If you are only interested in extracting gelatin from the bones and connective tissue a shorter cooking time of more like 5-7 hours should be sufficient. I have even made ham hock stew in only two hours and extracted enough gelatin that the stew will set solid when chilled in the fridge.

47a42b6be94caf700fce9509e38bb6a4

(9647)

on October 25, 2011
at 06:58 AM

@Matthew, Rockgrrl, Kent. What about: cooking on the stove versus cooking in a slow-cooker? My slow cooker seems to do a pretty good job of sealing off its contents from the air; that's why it works so well, right? Because the heat is sealed in there? Is this a negligible distinction as far as oxygen is concerned though? Somehow I suspect Matthew might have some ideas about this. I would research it myself but I've had too much to drink.

32f5749fa6cf7adbeb0b0b031ba82b46

(41747)

on October 28, 2011
at 03:05 PM

Paul, it doesn't take much oxygen to do significant oxidation.

2
2c4b2d9c824982cf26bddb4cc1d65069

on October 12, 2011
at 03:30 PM

I made a 24 hr bone broth a couple of weeks ago and it was awful! I have no idea why..but I plan on looking into it. I cooked it in a crock pot.

1
Fbf1685f14581c97b008a734f68cfe57

on December 30, 2011
at 04:13 PM

The funny smell is likely due to compounds in the organ meats breaking down after a long simmer. Better to leave the liver out of the broth as it occasionally gives off a truly funky smell to the entire pot. Can also become bitter.

1
Bad3a78e228c67a7513c28f17c36b3cf

(1387)

on October 28, 2011
at 02:19 PM

I don't think the fat goes rancid, but depending on the bones you use, it might indeed stink. In my experience meaty marrow bones = stinky broth. The best tasting beef broth IMO (though perhaps not the most nutritious) is made from the neck or tail--lots of cartilage and fat but not much bone or marrow. Just made some the other day in my big crock pot with oxtail pieces. Cooked about 20 hours. Result smelled awesome.

1
Ca1150430b1904659742ce2cad621c7d

(12540)

on October 28, 2011
at 02:02 PM

I only use bones, vinegar, and salt in my bone broth, and never have had a problem with the fat going rancid. In fact, I use the raised beef fat from the first pot for cooking. However, there is a smell that comes with cooking bones or rendering fat that is... distinct. Some folk find it mighty unpleasant, though it doesn't really bother me. My mate says it smells "rancid' to her -- but we figured out quickly that she has that same reaction even when I'm rendering lard or crisping chicken skins, so it's the long cooking of the fat at low temps that brings it out, I guess.

I use a stovetop for my stock, and a larte, stainless, French-style heavy stock pot. I usually keep the same large beef bones going for several days (though I get the most tallow on the first couple of days). I cook for 24-36 hours, strain, put the bones back in the stockpot, add more water and vinegar, and start 'em all over again. Never had an issue with rancidity in the tallow I collect.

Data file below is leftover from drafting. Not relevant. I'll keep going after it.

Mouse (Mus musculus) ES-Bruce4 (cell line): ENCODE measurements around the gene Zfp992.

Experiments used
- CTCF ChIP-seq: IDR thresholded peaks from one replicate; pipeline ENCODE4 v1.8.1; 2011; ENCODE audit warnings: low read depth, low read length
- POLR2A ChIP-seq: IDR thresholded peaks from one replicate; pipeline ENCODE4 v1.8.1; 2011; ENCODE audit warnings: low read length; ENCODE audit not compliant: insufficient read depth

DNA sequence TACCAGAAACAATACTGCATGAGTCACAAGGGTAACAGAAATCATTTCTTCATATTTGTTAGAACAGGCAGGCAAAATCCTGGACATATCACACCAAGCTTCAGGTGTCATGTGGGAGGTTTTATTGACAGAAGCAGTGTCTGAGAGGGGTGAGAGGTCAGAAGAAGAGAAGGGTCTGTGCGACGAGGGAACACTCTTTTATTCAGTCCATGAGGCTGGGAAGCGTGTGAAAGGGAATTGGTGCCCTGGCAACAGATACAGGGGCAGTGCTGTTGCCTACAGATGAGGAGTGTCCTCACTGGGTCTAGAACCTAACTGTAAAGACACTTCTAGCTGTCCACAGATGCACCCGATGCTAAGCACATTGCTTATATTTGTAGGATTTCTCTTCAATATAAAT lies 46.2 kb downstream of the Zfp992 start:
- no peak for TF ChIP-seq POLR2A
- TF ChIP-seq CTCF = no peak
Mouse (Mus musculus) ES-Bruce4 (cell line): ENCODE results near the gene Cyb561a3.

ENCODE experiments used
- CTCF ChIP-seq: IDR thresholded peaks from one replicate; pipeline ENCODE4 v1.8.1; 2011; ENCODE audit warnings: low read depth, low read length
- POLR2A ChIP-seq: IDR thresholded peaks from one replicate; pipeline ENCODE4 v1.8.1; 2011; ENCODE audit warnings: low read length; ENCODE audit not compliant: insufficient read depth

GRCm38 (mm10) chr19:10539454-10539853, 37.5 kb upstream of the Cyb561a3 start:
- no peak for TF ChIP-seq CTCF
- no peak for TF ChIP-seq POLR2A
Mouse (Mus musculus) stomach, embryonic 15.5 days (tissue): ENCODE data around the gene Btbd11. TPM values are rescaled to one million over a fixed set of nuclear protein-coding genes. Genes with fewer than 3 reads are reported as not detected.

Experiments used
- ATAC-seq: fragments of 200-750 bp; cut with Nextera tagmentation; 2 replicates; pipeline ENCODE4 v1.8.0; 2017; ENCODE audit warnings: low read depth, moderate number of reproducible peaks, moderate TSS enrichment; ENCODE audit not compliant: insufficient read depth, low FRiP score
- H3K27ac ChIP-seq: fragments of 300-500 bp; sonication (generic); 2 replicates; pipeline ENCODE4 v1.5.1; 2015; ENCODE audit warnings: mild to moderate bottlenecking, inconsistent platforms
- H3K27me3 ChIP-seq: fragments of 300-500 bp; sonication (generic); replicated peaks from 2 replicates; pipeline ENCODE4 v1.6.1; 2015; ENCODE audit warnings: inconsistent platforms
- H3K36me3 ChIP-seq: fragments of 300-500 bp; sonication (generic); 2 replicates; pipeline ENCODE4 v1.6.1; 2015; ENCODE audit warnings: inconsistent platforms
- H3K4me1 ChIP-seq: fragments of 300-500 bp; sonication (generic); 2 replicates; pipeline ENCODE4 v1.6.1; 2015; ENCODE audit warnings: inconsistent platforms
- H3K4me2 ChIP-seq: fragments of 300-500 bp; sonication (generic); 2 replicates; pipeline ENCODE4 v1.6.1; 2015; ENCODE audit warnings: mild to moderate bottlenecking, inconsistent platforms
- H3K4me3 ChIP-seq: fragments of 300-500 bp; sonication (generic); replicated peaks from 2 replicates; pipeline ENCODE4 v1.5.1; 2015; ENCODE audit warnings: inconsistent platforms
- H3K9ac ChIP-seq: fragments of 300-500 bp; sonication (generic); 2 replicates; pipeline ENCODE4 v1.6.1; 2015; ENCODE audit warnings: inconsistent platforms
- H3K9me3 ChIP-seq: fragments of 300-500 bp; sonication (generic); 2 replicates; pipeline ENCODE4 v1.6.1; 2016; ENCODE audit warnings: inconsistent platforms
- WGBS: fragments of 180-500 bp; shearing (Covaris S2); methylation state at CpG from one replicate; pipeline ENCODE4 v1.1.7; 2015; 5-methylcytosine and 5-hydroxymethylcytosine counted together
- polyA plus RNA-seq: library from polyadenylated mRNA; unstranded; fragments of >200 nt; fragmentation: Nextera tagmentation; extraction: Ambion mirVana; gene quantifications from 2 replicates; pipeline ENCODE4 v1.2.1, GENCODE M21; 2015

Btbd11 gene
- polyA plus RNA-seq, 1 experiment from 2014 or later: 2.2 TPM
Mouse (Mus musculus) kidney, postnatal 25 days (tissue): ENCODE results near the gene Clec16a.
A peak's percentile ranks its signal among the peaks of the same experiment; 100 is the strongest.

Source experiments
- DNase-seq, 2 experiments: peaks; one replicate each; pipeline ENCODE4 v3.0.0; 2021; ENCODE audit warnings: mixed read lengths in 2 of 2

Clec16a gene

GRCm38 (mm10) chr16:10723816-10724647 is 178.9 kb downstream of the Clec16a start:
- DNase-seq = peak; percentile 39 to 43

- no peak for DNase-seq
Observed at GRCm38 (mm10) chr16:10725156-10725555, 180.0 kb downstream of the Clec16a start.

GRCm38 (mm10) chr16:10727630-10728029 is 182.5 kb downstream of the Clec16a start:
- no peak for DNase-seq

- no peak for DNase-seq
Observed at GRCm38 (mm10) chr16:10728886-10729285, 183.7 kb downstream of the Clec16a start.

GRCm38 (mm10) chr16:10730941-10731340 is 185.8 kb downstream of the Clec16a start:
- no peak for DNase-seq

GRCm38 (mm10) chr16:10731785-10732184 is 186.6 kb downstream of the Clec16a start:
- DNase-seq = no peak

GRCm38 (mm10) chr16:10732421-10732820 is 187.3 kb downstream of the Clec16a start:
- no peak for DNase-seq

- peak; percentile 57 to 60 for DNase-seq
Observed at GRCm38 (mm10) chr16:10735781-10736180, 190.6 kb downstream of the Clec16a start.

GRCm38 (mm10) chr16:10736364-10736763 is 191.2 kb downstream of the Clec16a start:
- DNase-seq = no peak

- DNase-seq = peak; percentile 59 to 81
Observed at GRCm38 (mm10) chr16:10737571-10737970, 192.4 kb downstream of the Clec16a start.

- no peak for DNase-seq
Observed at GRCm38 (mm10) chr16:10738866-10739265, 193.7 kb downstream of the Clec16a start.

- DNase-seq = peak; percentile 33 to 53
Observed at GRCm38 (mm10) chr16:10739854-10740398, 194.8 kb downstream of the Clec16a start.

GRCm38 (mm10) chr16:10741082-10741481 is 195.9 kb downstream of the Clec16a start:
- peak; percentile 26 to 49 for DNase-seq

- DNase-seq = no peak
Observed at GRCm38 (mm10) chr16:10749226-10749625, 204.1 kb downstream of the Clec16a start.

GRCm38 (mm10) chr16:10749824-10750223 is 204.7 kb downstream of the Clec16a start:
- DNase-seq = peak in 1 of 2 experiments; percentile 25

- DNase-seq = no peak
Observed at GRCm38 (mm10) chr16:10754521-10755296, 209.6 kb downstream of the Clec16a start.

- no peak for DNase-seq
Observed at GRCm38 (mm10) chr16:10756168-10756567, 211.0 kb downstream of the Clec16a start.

0
4886d3390cb1de913ecc198e72cc072c

on April 05, 2012
at 06:19 PM

How long can bone broth be refrigerate before going bad?

0
E3d70aeba50c3b761ddd88512db8a971

(65)

on April 05, 2012
at 04:04 PM

Sometimes, when my broth is heading towards 30+ hours of simmering (with lid), it gets all rainbow coloury. Looks almost like i've put some dish wash in there (without the foam though). Does anyone know why this is and/or do you recognize it?

-1
1636296bc92c684c8a91b2426d1ad11a

on January 15, 2012
at 04:32 AM

As a student in the culenary arts i can speak from an educated position on this. First of all you need to be skimming your stock regularly while cooking. Second the industry standard is 4-6 hours min. Heers another thing are you cooling youre stock rapidly? If not your stock is now a giant petrie dish breeding germs you need to put your pot in a sink of ice water and rapid cool it. Between certain temps germs can grow if you put ur pot in an ice bath and fridge it right away this wont happen. (i dnt remember the exact temps between 70 and something). This will stop any rancidity. Also germs cant breed between the 2 temps so while at a simmer germs wont invade they will however soon as you change the temp dramatically .

32f5749fa6cf7adbeb0b0b031ba82b46

(41747)

on January 15, 2012
at 01:59 PM

Rancidity does not refer to bacterial growth. It's refers to the chemical degradation of the components, specifically we're talking about degradation/oxidation of the fat.

32f5749fa6cf7adbeb0b0b031ba82b46

(41747)

on January 15, 2012
at 02:00 PM

Either way, I'd anticipate that after 6-36 hours of simmer time, the stock is pretty sterile.